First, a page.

(MONEY Magazine) – Recently, a 28-year-old student in my personal-finance course at the University of California-Berkeley showed me a computerized retirement analysis proving that he could retire at the tender age of 45 by saving just 5% of his salary. How is such a wondrous feat possible? Simple. He assumed an 18% annual return on his investments. When I plugged in a less exuberant 10% gain, it turned out that he would have to save an impossible 62% of his income to realize his out-at-45 dream.

Fact is, even minor differences in the numbers you insert into a computer program for important variables like tax rates, inflation and your life expectancy can produce dramatically different retirement scenarios. To see what guidance software publishers offer about such critical assumptions, I reviewed two popular retirement planning programs (Vanguard Retirement Planner, $18, 800-950-1971; and Quicken Financial Planner, $39.99, 800-446-8848) and three leading personal-finance programs with retirement calculators (Quicken Deluxe, $45, 800-446-8848; Microsoft Money 97, $34.95, 800-426-9400; and Managing Your Money, $19.95, 800-288-6322).

My conclusion: All five have shortcomings that could lead your retirement planning astray. The Vanguard and Quicken retirement programs did the best job, offering basic tips on the tax rates and investment returns you should factor into your plan. Managing Your Money was the worst in my opinion. To assess your life expectancy, for example, you must go to the program's insurance section--a fact that's never disclosed in the retirement calculator.

What follows is my advice on making the right assumptions in four key areas of retirement planning:

--Inflation-adjusted investment returns. The growth in the purchasing power of your portfolio is driven by your so-called real rate of return--that is, the gains your investments earn minus the inflation rate. That's a key figure. Yet without any discussion, Quicken Deluxe and Microsoft Money 97 default to a 3% or 4% inflation and an 8% or 9% return. Managing Your Money leaves it to you to enter whatever annual percentage return and inflation rate you want.

In forecasting investment returns, base your projections on long-term historical averages, not on the stock market's extraordinary 60% run-up over the past two years. If you maintain a portfolio with, say, 70% stocks and 30% bonds, you should figure on annual returns of around 8%. Knock that figure down a percentage point or so if you own more bonds. You can ratchet it up a percentage point or two if virtually all your money is in equities and you plan to keep it that way, no matter what happens in the market.

As for inflation, I consider 3% a reasonable figure to use, since that's the U.S. average for this century. If you want to be especially cautious, however, you might prefer to go with 3.5% or even 4%.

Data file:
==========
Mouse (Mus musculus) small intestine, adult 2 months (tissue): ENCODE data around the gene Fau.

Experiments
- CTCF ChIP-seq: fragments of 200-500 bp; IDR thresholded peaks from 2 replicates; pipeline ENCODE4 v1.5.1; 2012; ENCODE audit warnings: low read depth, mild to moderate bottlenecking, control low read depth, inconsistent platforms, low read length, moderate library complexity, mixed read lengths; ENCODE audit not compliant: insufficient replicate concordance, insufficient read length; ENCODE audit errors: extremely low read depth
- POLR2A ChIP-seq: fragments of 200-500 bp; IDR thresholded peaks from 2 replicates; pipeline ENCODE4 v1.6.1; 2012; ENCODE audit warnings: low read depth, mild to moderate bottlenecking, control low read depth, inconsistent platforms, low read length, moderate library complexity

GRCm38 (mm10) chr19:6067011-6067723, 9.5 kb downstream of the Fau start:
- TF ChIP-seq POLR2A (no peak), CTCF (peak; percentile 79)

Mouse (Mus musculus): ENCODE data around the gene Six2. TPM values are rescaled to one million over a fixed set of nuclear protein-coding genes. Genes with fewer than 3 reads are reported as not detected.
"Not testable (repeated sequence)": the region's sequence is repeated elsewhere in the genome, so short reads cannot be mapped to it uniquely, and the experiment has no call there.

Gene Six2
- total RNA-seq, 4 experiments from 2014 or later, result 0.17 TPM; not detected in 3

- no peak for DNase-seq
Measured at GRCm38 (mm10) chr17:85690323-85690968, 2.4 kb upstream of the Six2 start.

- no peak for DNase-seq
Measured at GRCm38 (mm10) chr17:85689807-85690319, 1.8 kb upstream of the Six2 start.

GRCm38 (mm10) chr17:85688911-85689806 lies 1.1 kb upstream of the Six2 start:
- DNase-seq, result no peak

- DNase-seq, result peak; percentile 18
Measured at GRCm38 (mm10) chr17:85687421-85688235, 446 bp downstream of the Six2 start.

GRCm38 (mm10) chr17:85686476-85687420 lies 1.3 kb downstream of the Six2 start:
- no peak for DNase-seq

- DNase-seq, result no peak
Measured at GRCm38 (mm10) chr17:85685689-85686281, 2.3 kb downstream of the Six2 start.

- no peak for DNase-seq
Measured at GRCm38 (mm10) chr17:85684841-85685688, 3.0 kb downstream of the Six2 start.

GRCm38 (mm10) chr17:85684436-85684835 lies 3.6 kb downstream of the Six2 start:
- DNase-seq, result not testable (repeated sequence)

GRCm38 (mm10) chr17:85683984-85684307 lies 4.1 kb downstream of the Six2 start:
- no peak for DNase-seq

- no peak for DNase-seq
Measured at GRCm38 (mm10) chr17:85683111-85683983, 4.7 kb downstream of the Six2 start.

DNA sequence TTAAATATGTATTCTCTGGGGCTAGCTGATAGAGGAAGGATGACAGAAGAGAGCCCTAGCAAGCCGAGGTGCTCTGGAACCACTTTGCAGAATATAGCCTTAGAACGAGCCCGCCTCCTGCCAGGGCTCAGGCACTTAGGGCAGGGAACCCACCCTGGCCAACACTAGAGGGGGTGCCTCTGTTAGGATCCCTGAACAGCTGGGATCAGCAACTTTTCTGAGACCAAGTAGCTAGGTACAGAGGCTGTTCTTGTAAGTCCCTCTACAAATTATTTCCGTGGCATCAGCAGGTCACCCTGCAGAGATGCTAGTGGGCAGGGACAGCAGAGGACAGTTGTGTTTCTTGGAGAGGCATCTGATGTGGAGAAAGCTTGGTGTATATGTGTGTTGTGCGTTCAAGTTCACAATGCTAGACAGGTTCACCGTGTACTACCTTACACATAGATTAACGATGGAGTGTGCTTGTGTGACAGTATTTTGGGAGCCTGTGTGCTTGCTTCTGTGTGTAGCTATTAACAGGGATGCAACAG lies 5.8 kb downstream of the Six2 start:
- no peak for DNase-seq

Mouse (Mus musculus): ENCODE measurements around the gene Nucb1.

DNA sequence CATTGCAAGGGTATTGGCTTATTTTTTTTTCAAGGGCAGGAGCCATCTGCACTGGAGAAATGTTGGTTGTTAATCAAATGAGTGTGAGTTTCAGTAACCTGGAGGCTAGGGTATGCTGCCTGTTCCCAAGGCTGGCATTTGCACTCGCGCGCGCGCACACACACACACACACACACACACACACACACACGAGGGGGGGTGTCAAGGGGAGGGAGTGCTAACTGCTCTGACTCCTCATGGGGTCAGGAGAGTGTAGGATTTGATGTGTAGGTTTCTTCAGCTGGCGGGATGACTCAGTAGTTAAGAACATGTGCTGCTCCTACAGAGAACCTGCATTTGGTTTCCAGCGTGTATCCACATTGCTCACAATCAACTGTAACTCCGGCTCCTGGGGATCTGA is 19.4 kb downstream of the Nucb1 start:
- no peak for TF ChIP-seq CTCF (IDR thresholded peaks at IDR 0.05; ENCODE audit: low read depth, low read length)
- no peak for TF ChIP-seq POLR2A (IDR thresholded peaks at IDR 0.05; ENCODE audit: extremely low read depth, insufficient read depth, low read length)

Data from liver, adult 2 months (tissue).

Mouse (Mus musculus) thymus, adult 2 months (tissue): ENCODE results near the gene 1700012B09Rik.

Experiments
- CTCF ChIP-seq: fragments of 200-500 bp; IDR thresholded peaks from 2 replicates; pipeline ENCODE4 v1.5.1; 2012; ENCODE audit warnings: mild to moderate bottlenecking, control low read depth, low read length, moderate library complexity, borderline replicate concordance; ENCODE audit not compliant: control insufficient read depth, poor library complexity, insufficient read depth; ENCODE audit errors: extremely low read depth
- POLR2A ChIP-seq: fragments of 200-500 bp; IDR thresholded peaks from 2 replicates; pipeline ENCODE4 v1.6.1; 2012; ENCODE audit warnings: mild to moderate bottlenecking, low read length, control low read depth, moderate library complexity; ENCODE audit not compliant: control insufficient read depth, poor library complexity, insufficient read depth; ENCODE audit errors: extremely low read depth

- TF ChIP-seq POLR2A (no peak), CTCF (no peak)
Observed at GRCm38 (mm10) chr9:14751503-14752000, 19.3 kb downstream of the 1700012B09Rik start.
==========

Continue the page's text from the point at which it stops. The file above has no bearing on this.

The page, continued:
--Your income tax rate. Most software automatically assumes a 28% federal tax rate and provides little help in factoring in your state's bite. Just ignore the figures the programs serve up. Instead, go to your most recent tax return, add up your total federal and state income tax payments, and divide that sum by your total income. The result is your average tax rate. Plug that figure into your program.

I advise against entering one tax rate for your working years and another, presumably lower, one for when you leave your job and your income drops. The reason: As retiring baby boomers put more pressure on the Social Security and Medicare budgets, chances are the federal government will raise tax rates. By applying your current average rate to your retirement years, you won't underestimate your tax burden.

--Your living expenses. Although you might get by with as little as 65% of your pre-retirement income if you own your home free and clear and don't have luxurious tastes, I generally recommend planning on 75%. Consider increasing that figure to, say, 85% if you will still be making mortgage or rent payments, or if you expect to do some traveling after you retire.

--Your life expectancy. The number of years you live after retiring has an enormous impact on how much you must save so you never run through your stash. Three of the programs I test-drove--Quicken Financial Planner, Vanguard Retirement Planner and Managing Your Money (again, only the insurance section)--let you estimate your life expectancy by factoring in two or more variables such as age, gender, health and whether you smoke. Quicken Financial Planner, for example, figures a nonsmoking woman will make it to age 89. Microsoft Money 97 and Quicken Deluxe simply assume you'll live to be 85.

These estimates may sound like ripe old ages, but the longer you live, the better your chances of seeing the far side of them. A 65-year-old man who doesn't smoke has up to a 40% chance of living to 90, for example, and as much as a 10% shot at cracking the century mark. My advice: Unless you have serious health problems, add five to 10 years to the life expectancy the program suggests. After all, what good is beating the actuaries' estimates if you don't have enough money left to make the most of your bonus years?

Author of Personal Finance for Dummies (IDG Books, $16.99), Eric Tyson is a financial counselor who teaches personal finance at the University of California-Berkeley.